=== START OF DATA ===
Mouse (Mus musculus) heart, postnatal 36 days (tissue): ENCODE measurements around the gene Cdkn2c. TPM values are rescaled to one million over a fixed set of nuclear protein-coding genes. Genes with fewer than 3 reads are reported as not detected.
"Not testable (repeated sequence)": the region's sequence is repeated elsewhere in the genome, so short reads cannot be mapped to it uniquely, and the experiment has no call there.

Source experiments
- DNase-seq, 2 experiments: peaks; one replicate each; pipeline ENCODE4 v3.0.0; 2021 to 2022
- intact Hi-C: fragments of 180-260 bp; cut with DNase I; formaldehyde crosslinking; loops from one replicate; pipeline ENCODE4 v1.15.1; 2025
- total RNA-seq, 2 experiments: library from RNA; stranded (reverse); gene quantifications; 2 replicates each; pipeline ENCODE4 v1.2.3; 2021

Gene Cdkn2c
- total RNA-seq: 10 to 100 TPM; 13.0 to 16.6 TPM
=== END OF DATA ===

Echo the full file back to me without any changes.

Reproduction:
Mouse (Mus musculus) heart, postnatal 36 days (tissue): ENCODE measurements around the gene Cdkn2c. TPM values are rescaled to one million over a fixed set of nuclear protein-coding genes. Genes with fewer than 3 reads are reported as not detected.
"Not testable (repeated sequence)": the region's sequence is repeated elsewhere in the genome, so short reads cannot be mapped to it uniquely, and the experiment has no call there.

Source experiments
- DNase-seq, 2 experiments: peaks; one replicate each; pipeline ENCODE4 v3.0.0; 2021 to 2022
- intact Hi-C: fragments of 180-260 bp; cut with DNase I; formaldehyde crosslinking; loops from one replicate; pipeline ENCODE4 v1.15.1; 2025
- total RNA-seq, 2 experiments: library from RNA; stranded (reverse); gene quantifications; 2 replicates each; pipeline ENCODE4 v1.2.3; 2021

Gene Cdkn2c
- total RNA-seq: 10 to 100 TPM; 13.0 to 16.6 TPM